The profitable importation and modification of European luxury cars that do not meet U.S. safety and emission standards would be cut off under legislation recently proposed in both houses of Congress -- but not if some lawmakers can help it.
Under current federal law, automobiles not meant for the U.S. market may be imported on the condition that they are shown to be in conformance with standards soon after their arrival. Originally intended to allow returning diplomats and servicemen to bring in nonconforming vehicles, the option has given rise to a so-called gray market under which more than 40,000 Mercedes Benz, BMW and other luxury cars were imported in 1984.
Supporters of the move to cut off the gray market frame their arguments in terms of concern that a large number of cars have not been brought up to safety standards, and that federal agencies do not have the resources to ensure total compliance with the rules. The proposal, however, has run into opposition from lawmakers who feel the issue is not primarily one of safety, but rather part of an effort by luxury car dealers to protect their monopoly in the U.S. market.
An amendment to the National Traffic and Motor Vehicle Safety Act of 1966 -- proposed by Sens. Wendell H. Ford (D-Ky.) and Daniel K. Inouye (D-Hawaii) -- would eliminate the gray market by preventing the importation of cars that do not meet U.S. safety standards except in certain cases. The amendment was approved by the Senate Commerce Committee in April, and Senate aides said they expect it to come to the floor soon after the July 4th break. Similar legislation has been proposed in the House by Rep. Matthew J. Rinaldo (R-N.J.).
Gray-market cars usually are substantially cheaper -- from 10 percent to 40 percent -- than comparable U.S. versions, which translates into thousands of dollars in savings even after shipping and modification expenses for the foreign version car.
"Americans are clamoring for Mercedes Benz, and they are tired of paying stupid prices," said Chris Brady, an aide to Rep. Thomas J. Bliley (R-Va.). Bliley is leading House opposition to ending gray-market imports. He and other opponents of the legislation argue that while there are some bad operators who perform faulty or inadequate conversions, the great majority of cars are brought up to U.S. standards and are perfectly safe.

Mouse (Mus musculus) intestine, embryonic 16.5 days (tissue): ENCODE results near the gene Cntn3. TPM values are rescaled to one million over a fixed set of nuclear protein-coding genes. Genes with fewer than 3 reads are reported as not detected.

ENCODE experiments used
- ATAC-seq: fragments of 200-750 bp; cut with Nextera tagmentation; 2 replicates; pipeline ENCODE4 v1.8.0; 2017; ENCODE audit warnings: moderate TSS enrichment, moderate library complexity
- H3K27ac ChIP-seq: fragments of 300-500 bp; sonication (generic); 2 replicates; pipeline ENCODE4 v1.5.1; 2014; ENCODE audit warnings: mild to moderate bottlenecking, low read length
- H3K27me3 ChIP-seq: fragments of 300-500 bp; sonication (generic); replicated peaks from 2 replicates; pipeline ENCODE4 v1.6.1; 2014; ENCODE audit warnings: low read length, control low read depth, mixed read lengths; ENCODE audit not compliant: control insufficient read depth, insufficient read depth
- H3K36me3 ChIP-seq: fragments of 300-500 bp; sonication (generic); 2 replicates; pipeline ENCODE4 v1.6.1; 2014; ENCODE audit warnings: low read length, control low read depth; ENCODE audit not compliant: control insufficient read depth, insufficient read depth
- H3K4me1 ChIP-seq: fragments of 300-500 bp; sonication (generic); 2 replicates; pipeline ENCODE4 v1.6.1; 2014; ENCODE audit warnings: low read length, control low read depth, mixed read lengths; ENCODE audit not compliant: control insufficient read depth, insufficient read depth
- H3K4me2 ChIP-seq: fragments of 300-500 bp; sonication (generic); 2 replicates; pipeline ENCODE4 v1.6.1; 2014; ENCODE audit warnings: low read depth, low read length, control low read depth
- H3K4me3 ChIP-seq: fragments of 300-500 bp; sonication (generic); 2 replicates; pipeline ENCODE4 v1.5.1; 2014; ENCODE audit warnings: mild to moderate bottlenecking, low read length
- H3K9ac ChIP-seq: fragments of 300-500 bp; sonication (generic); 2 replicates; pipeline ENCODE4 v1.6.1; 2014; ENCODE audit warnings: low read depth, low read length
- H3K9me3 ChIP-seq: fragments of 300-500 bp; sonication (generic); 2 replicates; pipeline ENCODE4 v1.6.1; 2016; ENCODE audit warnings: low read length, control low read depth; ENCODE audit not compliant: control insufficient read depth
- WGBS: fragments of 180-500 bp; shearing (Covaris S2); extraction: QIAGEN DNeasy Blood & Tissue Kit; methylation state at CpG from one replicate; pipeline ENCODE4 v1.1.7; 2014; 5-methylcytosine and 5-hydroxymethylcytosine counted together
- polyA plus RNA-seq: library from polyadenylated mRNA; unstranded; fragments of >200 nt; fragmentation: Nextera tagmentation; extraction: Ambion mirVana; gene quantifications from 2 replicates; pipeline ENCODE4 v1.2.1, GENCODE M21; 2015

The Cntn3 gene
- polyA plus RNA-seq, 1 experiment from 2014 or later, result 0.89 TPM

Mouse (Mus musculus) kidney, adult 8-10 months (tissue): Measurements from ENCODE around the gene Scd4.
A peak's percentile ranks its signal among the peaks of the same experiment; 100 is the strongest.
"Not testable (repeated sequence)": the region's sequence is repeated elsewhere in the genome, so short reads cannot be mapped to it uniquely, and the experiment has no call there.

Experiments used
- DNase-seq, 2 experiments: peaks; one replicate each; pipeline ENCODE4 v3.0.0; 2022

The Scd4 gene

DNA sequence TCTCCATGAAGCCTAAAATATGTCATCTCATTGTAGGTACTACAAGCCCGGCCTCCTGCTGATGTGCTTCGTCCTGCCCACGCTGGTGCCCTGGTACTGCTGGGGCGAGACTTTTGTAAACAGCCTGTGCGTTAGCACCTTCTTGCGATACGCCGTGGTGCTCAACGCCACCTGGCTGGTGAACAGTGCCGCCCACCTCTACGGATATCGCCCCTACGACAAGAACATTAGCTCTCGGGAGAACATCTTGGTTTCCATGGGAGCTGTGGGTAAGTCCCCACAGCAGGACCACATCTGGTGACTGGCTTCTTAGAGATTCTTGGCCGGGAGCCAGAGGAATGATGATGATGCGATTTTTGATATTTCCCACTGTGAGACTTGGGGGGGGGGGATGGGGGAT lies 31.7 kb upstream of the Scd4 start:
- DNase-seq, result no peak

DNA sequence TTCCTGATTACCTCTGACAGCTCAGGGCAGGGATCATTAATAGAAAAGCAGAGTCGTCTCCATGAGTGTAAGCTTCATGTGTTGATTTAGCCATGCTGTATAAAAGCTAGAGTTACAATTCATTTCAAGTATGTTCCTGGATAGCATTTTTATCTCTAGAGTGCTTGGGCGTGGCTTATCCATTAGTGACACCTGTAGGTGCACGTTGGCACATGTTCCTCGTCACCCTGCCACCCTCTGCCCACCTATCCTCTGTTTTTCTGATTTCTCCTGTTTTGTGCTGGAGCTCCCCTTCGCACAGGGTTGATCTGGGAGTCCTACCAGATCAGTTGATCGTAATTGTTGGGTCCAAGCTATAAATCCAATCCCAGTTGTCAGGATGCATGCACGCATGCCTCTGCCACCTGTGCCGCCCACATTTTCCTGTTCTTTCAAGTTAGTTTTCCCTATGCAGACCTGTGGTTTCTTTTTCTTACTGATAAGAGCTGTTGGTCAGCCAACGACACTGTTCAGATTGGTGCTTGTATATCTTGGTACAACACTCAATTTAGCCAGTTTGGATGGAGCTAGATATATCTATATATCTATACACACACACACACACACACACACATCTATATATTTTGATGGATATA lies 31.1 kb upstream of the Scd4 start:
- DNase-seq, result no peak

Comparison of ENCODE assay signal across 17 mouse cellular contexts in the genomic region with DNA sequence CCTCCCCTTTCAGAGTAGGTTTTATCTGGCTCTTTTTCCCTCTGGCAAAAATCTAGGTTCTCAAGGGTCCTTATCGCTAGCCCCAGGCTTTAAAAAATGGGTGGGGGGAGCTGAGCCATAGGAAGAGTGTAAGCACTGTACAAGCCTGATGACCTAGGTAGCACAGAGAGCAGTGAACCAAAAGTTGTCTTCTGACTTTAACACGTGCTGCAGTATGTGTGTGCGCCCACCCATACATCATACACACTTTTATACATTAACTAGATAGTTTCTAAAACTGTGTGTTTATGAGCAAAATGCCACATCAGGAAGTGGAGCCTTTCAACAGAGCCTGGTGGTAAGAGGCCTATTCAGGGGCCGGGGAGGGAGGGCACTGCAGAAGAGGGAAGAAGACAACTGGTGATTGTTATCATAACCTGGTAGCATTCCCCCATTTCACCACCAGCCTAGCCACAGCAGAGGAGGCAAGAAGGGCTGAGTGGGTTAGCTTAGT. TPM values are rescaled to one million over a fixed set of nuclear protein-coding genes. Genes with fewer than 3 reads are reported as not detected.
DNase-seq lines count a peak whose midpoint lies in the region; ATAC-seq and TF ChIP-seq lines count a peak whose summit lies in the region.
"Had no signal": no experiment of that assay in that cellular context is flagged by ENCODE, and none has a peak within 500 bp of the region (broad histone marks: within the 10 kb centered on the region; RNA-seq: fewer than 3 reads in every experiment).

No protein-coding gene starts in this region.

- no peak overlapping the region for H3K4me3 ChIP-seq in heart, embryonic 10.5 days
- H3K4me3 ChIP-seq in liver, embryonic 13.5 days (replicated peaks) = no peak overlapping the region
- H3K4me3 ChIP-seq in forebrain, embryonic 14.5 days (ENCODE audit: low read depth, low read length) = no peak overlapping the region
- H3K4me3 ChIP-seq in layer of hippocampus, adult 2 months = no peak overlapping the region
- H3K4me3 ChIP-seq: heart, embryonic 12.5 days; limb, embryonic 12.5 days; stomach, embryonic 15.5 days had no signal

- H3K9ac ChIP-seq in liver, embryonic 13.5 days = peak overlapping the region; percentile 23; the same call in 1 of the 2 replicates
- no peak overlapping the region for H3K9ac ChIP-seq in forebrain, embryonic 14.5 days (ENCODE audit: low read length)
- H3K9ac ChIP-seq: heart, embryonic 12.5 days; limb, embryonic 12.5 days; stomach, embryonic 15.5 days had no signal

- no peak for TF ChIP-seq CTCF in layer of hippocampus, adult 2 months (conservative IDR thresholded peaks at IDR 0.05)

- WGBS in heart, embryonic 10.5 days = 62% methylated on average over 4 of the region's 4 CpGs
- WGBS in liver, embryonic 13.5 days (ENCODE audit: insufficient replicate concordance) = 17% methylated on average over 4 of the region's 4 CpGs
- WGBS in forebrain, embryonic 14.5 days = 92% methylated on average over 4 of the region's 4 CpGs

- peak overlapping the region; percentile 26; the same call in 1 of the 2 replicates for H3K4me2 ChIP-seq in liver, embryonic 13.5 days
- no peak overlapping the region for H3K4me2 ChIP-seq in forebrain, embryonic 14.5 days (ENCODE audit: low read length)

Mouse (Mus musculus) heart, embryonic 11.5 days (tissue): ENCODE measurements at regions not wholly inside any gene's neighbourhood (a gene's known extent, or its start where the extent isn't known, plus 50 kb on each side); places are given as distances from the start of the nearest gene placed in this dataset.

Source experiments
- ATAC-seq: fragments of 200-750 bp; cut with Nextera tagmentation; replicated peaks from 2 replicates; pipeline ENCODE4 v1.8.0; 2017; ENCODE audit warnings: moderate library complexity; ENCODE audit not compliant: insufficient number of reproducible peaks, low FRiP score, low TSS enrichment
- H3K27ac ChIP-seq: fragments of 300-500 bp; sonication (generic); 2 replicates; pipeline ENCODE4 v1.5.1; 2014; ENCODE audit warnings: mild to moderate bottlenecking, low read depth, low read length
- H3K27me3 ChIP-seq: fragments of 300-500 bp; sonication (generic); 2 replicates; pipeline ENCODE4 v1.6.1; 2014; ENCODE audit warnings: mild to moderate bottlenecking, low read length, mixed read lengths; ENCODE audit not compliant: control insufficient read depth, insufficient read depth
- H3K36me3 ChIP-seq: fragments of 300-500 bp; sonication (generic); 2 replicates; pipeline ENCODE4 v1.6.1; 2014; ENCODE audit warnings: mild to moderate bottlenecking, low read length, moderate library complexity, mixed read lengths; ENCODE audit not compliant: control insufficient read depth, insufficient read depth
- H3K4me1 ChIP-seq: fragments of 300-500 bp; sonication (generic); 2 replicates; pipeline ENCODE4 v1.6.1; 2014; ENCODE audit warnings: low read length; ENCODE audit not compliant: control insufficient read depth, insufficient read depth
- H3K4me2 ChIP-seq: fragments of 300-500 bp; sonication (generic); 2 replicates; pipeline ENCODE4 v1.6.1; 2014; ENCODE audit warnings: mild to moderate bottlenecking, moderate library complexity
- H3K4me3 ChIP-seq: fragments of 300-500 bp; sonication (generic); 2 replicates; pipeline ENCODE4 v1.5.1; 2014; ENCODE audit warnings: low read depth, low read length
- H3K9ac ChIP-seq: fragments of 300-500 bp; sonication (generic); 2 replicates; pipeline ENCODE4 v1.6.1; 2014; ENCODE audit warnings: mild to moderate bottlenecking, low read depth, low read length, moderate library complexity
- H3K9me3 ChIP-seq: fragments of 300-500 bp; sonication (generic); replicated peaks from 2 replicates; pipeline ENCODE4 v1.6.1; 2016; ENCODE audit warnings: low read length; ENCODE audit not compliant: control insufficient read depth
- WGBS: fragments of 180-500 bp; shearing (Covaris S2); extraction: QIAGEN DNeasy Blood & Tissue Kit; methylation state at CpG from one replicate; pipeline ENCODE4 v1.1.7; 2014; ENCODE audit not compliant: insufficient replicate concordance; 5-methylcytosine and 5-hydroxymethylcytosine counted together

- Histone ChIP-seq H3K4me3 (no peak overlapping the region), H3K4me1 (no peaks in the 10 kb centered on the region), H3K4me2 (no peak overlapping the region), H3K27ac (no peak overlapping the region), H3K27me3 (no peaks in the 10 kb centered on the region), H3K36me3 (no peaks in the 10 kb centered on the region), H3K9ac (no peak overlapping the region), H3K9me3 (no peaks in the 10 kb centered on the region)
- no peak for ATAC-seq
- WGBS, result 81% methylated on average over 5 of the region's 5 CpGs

Sen. Warren B. Rudman (R-N.H.) has placed a hold on the Ford-Inouye provision and is reportedly working on an amendment that would keep the gray market open but tighten certification of converters. Such efforts are expected to be supported by Sen. John C. Danforth (R-Mo.), the chairman of the Committee on Commerce, Science and Transportation, who voted against the legislation in committee.
Congressional aides said it is difficult to predict what kind of legislation, if any, will eventually pass either house, because members have not yet been able to determine the extent of the safety risk posed by gray market automobiles.
Mercedes-Benz dealers and officials with the American International Automobile Dealers Association said that the vast majority of direct imports have not been and cannot be retrofitted to U.S. standards. Catalytic converters often are inserted too close to fuel lines, risking fire, and the bars placed to strengthen the doors against side crashes often are inadequate, they said, citing what they said are two of the major problems encountered in gray market cars.
While the dealers said the gray market is not making a dent in their businesses because they are selling all the cars they get from Europe, they said they are worried that the growing business threatens the luxury car's reputation.
"If people get killed in Mercedes, the headline is not going to read 'Gray Market Kills People,' but 'People Die in Mercedes,' " said George Cravaritis, sales manager at Herb Gordon's Autoworld, an authorized dealer in Silver Spring. "The product is losing credibility. That's the danger."
As converters and modifiers tell it, however, the dealers' cries are just a smokescreen to protect their monopoly on luxury cars. "I just find it very hard to conceive of a system where a foreign country can use our Congress to form a cartel," said Peter Lissiuk, president of Emerald City Design in Gaithersburg, a converter.
While Lissiuk and other modifiers said there are some bad operators in the business who need to be weeded out, they said most do even better work than mass manufacturers because they are able to approach every automobile individually.
Although several industry and government studies have been carried out on the safety of gray market cars, Diane K. Steed, the administrator for the National Highway Traffic Safety Administration, said that it is unclear whether a sizable majority of direct imports have been retrofitted to U.S. standards. She said, however, that she has heard of nobody killed or injured because of inadequately converted gray market cars.
"Our concern is one of safety," she said. "It's tough to say whether this is a safety issue or not." One problem she said probably could be worked out without cutting off the gray market was the difficulty of recalling the cars, which currently have no standard vehicle identification for recall.
Steed said no final decision has been made on proposed NHTSA rules that could wipe out the gray market without congressional action. Under the Motor Vehicle Theft Law Enforcement Act enacted last fall, the importation of nonconforming cars under bond was prohibited, and manufacturers were ordered to affix vehicle identification numbers on parts.